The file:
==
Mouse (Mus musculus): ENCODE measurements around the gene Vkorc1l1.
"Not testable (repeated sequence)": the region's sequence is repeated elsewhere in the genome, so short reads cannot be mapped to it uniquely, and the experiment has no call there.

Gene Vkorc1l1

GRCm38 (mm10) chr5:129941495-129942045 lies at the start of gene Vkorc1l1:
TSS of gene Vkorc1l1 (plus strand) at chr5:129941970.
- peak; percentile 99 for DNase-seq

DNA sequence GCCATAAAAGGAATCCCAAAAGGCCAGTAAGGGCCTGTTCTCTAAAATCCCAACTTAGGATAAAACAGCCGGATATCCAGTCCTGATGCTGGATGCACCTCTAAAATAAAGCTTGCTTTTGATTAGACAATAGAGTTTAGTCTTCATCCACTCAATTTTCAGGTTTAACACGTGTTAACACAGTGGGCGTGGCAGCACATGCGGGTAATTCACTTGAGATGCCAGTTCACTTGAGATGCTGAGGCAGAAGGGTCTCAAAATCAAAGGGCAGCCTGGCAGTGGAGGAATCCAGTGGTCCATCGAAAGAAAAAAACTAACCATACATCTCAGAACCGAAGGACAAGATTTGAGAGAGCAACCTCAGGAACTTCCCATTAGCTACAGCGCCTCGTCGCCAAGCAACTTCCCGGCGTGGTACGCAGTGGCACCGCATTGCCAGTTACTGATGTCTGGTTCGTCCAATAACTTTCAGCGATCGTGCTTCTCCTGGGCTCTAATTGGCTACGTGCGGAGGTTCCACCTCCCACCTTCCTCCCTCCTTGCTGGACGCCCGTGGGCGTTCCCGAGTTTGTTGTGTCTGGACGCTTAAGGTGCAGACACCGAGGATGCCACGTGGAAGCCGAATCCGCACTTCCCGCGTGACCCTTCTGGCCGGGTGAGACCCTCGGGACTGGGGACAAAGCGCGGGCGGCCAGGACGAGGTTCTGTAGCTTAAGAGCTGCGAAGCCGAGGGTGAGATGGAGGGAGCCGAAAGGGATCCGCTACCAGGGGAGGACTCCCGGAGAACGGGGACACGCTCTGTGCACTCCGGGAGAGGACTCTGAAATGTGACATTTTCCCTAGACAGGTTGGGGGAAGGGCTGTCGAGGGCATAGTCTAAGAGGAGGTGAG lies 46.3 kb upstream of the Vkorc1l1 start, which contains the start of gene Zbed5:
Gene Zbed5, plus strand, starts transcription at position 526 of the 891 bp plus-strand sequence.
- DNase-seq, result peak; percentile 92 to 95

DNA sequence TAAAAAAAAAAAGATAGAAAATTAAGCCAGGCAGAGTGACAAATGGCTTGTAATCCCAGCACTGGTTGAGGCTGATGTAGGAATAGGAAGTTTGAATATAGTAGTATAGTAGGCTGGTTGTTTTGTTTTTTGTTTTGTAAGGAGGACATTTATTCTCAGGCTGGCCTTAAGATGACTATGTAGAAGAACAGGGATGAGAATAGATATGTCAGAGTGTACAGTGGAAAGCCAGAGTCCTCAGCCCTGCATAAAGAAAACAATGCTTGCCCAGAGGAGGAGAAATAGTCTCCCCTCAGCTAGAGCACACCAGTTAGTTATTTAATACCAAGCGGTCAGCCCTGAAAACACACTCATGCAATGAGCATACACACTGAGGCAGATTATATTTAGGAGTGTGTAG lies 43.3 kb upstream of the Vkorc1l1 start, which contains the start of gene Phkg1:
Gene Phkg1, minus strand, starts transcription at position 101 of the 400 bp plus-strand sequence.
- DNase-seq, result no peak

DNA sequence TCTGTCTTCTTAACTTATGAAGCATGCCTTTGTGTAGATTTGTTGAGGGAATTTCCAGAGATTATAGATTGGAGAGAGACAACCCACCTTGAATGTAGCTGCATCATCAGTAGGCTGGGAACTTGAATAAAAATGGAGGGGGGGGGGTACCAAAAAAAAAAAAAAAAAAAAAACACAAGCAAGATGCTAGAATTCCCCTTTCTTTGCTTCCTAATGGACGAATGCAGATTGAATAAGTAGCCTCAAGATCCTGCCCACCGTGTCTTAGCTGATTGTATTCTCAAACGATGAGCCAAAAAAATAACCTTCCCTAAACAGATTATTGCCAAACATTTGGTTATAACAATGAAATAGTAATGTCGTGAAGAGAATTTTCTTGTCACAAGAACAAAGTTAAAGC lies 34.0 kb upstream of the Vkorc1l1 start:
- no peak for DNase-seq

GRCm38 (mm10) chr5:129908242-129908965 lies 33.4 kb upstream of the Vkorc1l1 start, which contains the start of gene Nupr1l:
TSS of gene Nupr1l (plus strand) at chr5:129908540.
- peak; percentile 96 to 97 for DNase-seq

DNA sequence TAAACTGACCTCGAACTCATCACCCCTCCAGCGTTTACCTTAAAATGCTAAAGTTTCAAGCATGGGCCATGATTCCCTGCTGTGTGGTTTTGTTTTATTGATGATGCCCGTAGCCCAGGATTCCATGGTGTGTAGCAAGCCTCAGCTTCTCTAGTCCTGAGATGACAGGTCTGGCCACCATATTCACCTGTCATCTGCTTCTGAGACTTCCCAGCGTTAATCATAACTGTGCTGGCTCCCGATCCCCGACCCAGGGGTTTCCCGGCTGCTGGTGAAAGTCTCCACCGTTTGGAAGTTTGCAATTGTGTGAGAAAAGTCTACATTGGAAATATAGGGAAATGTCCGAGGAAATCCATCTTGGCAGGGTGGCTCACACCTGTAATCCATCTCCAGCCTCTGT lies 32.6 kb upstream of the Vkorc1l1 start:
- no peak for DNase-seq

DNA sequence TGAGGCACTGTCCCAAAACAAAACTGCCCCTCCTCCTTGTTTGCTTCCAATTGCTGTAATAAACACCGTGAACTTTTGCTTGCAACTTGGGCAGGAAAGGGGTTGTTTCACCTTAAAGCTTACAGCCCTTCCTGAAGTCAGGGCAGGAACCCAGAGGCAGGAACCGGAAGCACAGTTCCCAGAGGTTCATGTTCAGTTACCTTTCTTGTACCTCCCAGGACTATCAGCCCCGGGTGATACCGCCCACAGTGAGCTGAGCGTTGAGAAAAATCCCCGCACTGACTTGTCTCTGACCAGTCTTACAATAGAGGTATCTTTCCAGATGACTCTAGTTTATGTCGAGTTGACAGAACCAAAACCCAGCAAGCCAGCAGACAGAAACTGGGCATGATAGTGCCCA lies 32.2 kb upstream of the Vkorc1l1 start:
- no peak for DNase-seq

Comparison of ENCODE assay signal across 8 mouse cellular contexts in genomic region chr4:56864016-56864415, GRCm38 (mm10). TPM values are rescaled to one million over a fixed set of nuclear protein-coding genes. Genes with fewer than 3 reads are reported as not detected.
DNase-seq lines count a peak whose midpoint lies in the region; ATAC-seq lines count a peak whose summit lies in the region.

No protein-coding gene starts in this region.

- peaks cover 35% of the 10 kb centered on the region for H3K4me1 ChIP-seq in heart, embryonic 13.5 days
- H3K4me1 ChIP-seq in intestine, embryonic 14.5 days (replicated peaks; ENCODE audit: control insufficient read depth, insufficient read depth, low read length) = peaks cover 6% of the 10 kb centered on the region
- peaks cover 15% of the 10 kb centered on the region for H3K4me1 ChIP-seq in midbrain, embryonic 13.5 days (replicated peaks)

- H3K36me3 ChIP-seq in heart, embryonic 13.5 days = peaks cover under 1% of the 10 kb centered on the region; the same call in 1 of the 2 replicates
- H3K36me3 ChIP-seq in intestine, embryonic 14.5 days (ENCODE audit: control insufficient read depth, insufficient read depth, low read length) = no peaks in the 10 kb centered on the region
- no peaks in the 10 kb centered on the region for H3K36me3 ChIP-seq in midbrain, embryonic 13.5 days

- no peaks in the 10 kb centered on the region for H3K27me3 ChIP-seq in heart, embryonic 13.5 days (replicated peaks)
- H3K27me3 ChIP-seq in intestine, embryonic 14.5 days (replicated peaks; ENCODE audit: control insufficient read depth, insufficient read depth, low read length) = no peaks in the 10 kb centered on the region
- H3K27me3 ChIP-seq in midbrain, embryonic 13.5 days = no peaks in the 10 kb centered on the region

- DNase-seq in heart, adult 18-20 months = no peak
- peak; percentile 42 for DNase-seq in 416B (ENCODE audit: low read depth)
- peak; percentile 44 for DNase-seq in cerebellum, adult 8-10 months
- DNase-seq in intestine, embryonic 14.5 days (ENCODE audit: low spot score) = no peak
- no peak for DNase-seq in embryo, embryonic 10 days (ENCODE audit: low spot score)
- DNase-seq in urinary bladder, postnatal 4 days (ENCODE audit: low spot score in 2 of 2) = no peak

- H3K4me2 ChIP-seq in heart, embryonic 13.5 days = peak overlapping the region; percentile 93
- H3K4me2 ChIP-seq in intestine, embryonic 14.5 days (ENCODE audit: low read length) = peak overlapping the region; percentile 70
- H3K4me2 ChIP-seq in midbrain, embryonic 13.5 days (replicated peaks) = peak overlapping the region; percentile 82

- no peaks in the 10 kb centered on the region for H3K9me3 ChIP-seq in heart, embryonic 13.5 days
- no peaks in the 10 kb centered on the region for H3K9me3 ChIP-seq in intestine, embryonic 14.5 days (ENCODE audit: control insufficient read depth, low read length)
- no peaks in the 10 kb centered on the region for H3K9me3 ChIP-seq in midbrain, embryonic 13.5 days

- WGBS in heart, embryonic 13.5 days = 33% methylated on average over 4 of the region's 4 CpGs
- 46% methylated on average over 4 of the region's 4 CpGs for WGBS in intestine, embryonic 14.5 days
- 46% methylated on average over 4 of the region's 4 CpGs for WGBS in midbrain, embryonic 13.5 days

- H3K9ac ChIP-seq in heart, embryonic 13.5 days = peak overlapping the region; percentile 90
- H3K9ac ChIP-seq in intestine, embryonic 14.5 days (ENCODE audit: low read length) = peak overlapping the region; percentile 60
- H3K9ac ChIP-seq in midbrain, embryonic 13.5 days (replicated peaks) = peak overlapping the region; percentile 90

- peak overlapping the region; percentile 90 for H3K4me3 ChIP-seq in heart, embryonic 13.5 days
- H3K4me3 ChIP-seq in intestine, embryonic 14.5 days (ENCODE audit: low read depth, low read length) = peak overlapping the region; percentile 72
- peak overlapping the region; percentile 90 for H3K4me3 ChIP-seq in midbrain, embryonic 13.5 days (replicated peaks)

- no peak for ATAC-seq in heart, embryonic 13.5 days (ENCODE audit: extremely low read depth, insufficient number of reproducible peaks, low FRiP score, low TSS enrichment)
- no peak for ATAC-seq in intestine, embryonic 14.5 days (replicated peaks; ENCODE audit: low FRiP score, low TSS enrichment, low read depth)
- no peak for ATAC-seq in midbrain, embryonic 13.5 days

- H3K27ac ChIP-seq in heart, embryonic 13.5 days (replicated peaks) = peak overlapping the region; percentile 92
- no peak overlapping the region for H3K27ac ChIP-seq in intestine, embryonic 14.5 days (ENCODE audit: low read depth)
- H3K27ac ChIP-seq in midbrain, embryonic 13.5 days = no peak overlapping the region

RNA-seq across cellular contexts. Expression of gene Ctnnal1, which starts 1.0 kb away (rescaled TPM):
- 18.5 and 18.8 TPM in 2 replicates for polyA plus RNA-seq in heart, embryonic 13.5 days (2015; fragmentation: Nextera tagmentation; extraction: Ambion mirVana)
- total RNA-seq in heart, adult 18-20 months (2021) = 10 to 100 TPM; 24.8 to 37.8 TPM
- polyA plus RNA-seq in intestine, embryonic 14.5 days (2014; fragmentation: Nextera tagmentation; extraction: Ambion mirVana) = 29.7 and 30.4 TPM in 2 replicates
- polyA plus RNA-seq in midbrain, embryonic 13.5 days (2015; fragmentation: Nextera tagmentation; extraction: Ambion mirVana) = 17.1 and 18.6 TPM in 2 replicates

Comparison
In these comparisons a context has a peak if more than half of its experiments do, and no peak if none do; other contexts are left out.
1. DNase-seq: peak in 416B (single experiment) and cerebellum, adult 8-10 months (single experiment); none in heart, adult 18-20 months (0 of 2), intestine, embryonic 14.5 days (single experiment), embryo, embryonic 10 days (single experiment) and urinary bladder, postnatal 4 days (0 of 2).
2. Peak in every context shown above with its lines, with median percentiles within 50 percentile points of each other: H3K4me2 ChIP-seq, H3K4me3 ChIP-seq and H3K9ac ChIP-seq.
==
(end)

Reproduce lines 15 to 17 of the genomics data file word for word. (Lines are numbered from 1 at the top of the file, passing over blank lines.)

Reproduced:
GRCm38 (mm10) chr5:129908242-129908965 lies 33.4 kb upstream of the Vkorc1l1 start, which contains the start of gene Nupr1l:
TSS of gene Nupr1l (plus strand) at chr5:129908540.
- peak; percentile 96 to 97 for DNase-seq